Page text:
Nadal: 2019 Indian Wells


Sorry for the delay in this little post-Indian Wells discourse.

Obviously, the injury to Nadal was very bad news for the entire tennis community (anyone with a pulse). We were frothing for sure, but watching the QF between Rafa and Karen had us walking very gingerly around this idea that we’d get this much anticipated match-up.

Nadal had to muster all kinds of engery and savvy to get by the Russian, like their 2018 US Open encounter. The Russian is a giant obstacle and there were a few moments in this IW QF where it looked like we might get a Khachanov v Federer SF.

Two things here:

1) Nadal getting injured is the least surprising men’s tennis news. Go look at his career injury numbers. This is another telling sign of the guy’s limited tennis character (or class), his inability to maintain a consistent championship brand of tennis throughout the year and throughout his career. I covered some of this in my Fedal H2H series and, as you know, elsewhere.

I believe there is some discussion (actually, I think they passed some ATP legislation on this) regarding players withdrawing from a match and being denied their tournament winnings — that the money goes to the player who lost the match?  And/or the loser gets to advance instead of the player withdrawing due to “injury”). I am not sure about this, but I know there has been some discussion.

We know there is tanking in tennis, as do the “authorities.” I believe there has been some rule change to try and deter this from happening — again, a guy enters a lower-level tournament for a little warm-up or whatever, wins his first couple of rounds, but withdraws, citing injury, and running-off with a little take-home cash.

Am I saying that Nadal tanked the SF? No, I am not. But we should have seen Khachanov get to the IW SF, by win or by some rule change. Nadal’s injury bullshit is just a shame. Honestly, I feel for the guy, a bit, how he had to get Nike to make him those shoes back in the day when his career hung in the balance because of foot issues, which means you see him now in shoes you might see on a septuagenarian.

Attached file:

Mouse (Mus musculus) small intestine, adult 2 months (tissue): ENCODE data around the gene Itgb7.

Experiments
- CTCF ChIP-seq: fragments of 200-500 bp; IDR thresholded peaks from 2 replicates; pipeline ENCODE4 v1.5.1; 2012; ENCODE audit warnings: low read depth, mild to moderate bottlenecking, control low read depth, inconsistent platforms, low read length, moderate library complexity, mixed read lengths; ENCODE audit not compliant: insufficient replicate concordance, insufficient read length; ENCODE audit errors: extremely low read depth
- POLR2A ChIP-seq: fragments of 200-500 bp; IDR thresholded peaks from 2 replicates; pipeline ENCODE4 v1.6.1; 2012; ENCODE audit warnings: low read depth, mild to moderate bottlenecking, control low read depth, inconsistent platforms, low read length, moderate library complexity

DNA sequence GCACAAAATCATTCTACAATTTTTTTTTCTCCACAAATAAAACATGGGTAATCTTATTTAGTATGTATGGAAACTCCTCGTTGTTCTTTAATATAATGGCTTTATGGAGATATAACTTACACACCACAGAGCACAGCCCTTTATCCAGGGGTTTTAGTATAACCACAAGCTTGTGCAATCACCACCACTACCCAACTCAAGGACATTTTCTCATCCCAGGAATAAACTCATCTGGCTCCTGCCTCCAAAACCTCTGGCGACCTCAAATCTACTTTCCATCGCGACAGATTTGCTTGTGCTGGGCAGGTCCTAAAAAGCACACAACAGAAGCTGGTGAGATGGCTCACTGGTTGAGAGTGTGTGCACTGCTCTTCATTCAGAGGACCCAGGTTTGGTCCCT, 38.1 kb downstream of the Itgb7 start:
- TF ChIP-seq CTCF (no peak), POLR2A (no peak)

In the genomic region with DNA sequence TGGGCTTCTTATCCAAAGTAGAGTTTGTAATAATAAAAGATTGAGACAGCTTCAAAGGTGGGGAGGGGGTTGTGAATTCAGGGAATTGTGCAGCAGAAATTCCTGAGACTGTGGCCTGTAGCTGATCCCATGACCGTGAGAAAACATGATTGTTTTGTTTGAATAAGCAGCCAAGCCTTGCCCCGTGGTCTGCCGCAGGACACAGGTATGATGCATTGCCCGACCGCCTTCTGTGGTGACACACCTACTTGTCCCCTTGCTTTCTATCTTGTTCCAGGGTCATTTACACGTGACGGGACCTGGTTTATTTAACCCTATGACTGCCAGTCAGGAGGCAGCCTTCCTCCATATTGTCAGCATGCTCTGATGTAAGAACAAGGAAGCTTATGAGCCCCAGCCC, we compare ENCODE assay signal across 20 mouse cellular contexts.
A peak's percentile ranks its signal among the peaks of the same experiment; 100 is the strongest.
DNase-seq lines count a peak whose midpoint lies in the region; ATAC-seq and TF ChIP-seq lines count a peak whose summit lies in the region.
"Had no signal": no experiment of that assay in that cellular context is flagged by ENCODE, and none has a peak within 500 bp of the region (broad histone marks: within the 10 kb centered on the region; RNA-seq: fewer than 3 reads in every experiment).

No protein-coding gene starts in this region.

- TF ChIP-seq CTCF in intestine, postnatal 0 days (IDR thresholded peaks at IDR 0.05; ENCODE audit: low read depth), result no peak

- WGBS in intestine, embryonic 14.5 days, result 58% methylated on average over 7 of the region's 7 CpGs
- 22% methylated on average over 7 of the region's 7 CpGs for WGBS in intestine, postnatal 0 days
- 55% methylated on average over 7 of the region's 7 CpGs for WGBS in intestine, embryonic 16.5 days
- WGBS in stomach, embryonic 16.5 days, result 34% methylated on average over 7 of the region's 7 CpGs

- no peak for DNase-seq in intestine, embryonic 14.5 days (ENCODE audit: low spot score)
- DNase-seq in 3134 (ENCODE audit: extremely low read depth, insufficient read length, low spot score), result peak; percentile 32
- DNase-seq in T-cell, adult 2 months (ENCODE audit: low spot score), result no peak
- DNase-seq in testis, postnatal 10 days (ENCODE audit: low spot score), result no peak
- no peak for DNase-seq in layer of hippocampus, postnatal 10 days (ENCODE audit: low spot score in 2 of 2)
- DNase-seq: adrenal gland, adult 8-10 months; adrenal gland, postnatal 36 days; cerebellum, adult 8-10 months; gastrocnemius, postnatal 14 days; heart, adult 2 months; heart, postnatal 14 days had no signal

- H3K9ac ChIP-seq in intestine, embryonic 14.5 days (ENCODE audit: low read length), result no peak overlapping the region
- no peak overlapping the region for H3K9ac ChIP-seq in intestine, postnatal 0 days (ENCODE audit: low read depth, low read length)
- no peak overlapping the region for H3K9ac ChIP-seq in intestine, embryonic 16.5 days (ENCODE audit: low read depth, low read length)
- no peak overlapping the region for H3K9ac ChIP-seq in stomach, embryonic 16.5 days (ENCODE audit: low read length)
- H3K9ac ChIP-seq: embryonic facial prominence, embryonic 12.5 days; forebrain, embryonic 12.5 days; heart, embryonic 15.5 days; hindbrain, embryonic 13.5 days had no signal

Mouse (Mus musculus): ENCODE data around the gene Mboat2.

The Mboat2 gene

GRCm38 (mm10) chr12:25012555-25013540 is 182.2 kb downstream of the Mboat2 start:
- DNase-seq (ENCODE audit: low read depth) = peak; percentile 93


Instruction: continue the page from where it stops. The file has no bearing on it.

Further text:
He ended last season (as well as 2017, as well as . . . ) injured. No kidding. And now he starts the year, in effect, injured. Remember him getting injured in 2018 Melbourne, as well. So, as we said, nothing new here.

And, just to be sure, this is a bad look for the sport.

2) Khachanov probably beats Federer in that hypothetical SF. The Russian’s power is for real and Federer would have had some difficulty there, most likely.

Imagine a Thiem v Khachanov final.

Here’s Nadal on hard court tennis, published just after his Indian Wells injury:

He wanted the WTF played on clay, too. I guess you can’t blame the guy, but this just doesn’t work. Imagine more 1000s (or even 500s) on grass, or even more majors on grass. There are three clay Masters. We’ve done this before: over 70% of the guy’s 33 Masters titles are on clay and 65% of his Major titles are from Roland Garros.

Am I bitter because I didn’t get to see Fedal XXXIX in the 2019 IW SF? Nope. I’ve been qualifying this champion for a long time. I didn’t think we’d actually get the match, even though Nadal seemed good in warm-ups, no announcement had been made though it finally came mid-match of Thiem vs Raonic. Sure, the walk-over sucked. Federer doesn’t even get credit for the win in their delusional H2H. 😀 GTFOH.

And we know why Nadal pulled-out (other than to control his delusional H2H): Monte Carlo.

You’re easy, Rafa. Just know that.